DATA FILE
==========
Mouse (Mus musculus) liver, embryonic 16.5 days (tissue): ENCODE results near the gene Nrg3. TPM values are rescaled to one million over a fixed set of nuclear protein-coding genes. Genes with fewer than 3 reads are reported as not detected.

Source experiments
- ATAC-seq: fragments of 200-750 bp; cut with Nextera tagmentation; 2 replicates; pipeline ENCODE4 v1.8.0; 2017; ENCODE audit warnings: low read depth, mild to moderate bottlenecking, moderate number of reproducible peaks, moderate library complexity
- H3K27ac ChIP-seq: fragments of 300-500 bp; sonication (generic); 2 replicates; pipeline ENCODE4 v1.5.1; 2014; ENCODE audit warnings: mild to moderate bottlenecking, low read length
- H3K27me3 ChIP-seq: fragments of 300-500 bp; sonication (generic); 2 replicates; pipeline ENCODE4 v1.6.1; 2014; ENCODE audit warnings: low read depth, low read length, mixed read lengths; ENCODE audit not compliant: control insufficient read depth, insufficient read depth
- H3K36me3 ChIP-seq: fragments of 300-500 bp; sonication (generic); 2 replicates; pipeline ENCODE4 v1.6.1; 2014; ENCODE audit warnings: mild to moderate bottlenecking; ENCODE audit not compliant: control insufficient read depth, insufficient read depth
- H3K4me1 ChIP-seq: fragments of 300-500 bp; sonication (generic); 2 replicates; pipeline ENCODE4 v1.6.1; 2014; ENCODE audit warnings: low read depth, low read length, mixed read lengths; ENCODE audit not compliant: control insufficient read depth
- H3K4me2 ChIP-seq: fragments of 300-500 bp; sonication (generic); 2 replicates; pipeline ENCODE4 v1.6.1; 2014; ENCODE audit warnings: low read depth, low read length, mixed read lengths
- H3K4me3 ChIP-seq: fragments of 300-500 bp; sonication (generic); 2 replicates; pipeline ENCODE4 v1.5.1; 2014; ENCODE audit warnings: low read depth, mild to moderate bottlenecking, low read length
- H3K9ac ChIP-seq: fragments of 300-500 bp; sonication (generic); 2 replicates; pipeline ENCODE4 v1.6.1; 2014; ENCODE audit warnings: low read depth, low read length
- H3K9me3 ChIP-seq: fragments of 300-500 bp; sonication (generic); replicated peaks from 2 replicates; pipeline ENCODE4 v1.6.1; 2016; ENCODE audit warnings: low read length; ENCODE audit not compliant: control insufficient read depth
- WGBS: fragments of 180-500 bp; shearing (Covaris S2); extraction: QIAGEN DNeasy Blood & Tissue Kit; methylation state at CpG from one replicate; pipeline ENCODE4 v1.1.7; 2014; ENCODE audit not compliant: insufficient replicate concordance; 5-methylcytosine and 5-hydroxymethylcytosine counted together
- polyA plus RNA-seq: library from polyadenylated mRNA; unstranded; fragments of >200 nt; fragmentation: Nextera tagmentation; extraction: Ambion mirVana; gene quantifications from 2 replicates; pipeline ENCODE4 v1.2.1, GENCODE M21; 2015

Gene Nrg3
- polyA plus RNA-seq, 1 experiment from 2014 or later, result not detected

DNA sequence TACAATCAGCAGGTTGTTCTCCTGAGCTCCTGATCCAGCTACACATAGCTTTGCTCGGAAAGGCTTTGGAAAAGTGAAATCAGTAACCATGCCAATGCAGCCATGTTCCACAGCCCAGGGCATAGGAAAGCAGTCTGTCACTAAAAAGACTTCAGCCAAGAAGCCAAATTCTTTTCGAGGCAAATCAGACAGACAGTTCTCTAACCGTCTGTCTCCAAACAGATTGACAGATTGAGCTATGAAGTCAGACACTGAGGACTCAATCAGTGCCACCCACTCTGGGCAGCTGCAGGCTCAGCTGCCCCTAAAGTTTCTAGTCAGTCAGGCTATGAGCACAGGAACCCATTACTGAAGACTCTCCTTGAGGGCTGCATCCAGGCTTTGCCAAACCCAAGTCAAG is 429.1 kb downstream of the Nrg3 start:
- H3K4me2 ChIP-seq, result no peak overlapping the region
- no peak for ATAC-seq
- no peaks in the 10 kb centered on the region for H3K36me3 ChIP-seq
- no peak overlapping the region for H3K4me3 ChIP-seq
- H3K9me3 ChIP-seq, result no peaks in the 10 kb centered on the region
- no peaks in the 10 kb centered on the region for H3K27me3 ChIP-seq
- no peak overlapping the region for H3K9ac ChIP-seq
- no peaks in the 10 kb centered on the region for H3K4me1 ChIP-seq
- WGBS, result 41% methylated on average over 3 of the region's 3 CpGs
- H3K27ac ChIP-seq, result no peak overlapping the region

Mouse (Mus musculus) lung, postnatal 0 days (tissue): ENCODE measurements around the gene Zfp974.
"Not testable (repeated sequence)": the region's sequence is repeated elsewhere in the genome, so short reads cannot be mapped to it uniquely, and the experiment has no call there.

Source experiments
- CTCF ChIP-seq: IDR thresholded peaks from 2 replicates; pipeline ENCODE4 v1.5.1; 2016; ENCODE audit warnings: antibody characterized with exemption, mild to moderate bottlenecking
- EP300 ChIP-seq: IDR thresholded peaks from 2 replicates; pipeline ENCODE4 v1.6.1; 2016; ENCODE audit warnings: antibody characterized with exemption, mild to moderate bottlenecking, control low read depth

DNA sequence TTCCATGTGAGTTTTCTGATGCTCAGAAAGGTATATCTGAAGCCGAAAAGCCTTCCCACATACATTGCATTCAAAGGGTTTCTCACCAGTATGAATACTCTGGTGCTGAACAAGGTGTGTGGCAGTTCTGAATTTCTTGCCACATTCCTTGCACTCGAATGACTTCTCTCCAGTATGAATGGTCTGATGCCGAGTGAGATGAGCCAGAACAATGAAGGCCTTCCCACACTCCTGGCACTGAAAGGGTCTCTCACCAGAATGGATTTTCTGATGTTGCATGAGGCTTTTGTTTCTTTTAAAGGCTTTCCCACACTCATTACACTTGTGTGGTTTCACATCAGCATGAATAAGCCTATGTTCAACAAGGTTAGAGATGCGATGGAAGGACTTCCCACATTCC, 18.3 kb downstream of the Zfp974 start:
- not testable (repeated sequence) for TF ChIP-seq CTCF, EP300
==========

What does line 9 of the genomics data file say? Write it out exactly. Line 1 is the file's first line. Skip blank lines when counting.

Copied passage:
- H3K4me3 ChIP-seq: fragments of 300-500 bp; sonication (generic); 2 replicates; pipeline ENCODE4 v1.5.1; 2014; ENCODE audit warnings: low read depth, mild to moderate bottlenecking, low read length